In another country, we visit refugee camps where we help run training and children's Bible clubs. We met two Muslim background ladies who had just finished doing Christianity Explored and had come to faith. You could see in their handbooks that they had really engaged with the sessions - every page was covered in notes.

When we left the room with these women, their neighbours were booing at them. Even in refugee camps it is dangerous for people to become Christians.

Christianity Explored is also used to train Christians. Part of what we do when we visit is to provide training to people who may have grown up culturally as Christians but don't know much about the faith they have been born into due to poor teaching.

Even evangelical Christians have often got big gaps in their teaching or lack trained people to teach them. We heard of one area that hadn't had a pastor for 30 or 40 years and so the Christians there had become nominal. There is now a pastor there who uses Christianity Explored with the congregation.

What does church life look like in a closed country?

The culture is extremely sociable, so most church meetings involve long fellowship meals. People are so eager to serve and to show hospitality. They are very open and generous.

Many Christians will be part of a house church.

In the Middle East families live on top of each other and you can have several generations in one house. We heard one story of a couple who had become Christians and hosted a house church. They lived above their Muslim parents and would have to whisper when they sang hymns together - they couldn't sing out loud.

One day they forgot themselves and made too much noise. The parents heard and asked what was going on. When the daughter-in-law explained that they had become Christians, thankfully the parents didn't object but they stopped any further meetings in the house. That church now has to rent a meeting place.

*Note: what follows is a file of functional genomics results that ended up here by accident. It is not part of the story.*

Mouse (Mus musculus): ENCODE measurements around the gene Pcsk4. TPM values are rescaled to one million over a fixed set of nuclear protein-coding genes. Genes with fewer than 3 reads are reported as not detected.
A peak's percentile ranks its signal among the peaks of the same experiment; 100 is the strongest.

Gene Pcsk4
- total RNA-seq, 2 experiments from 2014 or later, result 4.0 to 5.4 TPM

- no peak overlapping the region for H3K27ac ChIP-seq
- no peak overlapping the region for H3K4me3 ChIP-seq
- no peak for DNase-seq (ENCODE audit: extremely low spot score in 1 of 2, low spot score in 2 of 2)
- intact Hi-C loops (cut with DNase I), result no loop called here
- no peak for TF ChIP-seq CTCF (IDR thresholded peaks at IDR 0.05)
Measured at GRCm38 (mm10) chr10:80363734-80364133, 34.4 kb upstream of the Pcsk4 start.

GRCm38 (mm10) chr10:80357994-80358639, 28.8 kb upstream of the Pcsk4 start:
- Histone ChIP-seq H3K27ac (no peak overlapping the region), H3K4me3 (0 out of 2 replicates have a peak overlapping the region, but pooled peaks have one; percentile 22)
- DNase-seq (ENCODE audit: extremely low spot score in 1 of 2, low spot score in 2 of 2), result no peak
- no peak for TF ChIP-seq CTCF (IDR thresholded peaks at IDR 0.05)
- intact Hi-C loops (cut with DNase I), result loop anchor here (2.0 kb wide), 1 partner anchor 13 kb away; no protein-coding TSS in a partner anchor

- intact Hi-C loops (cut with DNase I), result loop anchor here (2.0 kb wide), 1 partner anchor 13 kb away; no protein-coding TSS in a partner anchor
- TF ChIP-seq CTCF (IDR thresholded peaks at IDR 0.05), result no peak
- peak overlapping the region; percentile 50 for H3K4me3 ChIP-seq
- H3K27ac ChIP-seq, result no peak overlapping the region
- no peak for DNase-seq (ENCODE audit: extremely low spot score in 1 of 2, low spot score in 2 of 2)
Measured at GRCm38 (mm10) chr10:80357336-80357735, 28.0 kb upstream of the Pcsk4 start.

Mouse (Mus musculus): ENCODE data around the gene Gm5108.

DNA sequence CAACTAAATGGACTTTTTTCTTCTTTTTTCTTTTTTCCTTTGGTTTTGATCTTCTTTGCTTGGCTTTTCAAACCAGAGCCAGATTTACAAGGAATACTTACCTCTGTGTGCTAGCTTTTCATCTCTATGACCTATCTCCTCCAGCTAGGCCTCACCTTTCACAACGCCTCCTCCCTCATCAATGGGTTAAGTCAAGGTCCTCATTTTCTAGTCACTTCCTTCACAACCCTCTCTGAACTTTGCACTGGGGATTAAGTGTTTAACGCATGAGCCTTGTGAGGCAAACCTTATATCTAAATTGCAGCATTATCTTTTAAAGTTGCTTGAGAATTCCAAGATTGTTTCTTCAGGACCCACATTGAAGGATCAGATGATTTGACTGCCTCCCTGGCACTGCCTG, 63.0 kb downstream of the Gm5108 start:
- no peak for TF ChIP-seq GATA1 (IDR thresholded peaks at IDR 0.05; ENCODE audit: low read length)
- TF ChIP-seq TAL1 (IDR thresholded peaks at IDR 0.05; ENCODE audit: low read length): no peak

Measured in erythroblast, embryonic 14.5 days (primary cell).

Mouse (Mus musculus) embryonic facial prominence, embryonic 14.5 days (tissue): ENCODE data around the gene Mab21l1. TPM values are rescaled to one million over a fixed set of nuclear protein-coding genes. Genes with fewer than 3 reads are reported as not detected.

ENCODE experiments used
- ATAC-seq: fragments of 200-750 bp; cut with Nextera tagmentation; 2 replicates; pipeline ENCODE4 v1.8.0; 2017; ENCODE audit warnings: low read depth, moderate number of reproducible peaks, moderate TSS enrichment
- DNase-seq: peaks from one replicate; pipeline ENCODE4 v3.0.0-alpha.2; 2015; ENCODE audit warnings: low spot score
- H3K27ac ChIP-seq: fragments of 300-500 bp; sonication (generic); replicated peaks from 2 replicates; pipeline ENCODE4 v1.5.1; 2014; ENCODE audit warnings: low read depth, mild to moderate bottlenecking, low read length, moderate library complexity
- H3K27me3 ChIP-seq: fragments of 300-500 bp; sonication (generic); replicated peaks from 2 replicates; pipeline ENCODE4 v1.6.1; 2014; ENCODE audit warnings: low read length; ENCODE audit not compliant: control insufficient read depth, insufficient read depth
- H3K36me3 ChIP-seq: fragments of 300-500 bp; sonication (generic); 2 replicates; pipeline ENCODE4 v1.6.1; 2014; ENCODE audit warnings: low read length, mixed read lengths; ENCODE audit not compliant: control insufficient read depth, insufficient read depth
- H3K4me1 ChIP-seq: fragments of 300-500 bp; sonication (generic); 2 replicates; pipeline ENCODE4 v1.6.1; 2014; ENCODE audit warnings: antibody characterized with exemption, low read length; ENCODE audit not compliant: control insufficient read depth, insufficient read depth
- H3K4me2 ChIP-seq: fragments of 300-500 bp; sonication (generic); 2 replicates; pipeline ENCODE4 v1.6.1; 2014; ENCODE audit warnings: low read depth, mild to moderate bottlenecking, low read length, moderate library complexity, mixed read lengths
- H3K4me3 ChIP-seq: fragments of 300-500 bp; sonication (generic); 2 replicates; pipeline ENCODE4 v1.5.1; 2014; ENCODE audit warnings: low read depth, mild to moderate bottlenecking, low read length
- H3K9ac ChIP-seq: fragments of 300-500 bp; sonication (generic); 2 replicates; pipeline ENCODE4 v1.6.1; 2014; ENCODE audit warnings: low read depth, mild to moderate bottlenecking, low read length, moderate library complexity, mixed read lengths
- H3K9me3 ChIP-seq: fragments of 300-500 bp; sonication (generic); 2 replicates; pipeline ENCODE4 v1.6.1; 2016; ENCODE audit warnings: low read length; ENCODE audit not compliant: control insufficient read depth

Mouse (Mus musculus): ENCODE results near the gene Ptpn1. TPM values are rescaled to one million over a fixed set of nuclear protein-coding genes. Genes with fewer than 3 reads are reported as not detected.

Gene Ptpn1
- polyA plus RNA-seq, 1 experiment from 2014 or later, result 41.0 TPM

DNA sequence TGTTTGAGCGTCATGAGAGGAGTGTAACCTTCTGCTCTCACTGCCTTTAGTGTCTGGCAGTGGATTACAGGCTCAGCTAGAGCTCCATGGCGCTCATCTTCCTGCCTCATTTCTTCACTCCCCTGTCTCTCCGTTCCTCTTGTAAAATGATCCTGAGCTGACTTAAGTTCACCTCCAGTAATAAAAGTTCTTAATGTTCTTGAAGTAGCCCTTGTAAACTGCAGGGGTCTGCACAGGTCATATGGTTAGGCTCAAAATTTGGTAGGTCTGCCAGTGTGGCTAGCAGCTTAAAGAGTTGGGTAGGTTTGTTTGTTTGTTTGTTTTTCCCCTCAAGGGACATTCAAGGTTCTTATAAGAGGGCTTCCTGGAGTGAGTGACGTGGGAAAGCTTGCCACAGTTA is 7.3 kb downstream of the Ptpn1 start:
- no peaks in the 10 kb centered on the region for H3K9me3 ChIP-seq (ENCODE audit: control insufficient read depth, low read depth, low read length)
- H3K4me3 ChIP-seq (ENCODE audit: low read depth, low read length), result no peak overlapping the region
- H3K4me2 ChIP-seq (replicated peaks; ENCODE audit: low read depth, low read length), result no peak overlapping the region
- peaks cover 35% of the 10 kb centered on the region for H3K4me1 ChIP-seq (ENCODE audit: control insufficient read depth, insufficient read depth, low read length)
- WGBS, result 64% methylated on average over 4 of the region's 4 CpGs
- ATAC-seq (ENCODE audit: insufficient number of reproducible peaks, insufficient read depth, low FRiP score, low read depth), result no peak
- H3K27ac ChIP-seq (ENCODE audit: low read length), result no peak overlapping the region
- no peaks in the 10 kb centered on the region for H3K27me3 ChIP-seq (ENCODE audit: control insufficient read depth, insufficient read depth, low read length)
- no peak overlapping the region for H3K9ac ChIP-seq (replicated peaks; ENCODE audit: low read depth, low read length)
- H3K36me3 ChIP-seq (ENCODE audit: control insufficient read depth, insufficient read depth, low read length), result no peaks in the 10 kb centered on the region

One place that is generally safe for Christians to gather for church is in the least desirable part of the city, where the rubbish recycling happens. The Cave Church regularly gets 500 people meeting together there for Bible studies in the week and thousands on Sundays.

Church life is very different to where we live in the UK!

How can we, as Christians in the West, pray for our brothers and sisters in closed countries?

Without exception, whenever we ask this question to Christians we meet in these countries they tell us first what not to pray for! Remarkably, they ask that we don't pray for the persecution to stop. Instead, they ask us to pray for boldness and the ability to stand firm in the Spirit amid persecution.

We believe there is a great window of opportunity in these countries at the moment, particularly among refugees both in the Middle East and as they have spread out around the world. There is a huge amount of openness.

Do pray also for ongoing translating, printing and distribution of Bibles and materials like Christianity Explored.

Thank God for the spiritual hunger we have seen among non-Christians in these countries and pray that God would continue to move to bring many from death to life as they come into contact with His word.

This interview first appeared on the blog of Christian Explored Ministries and is republished here with permission.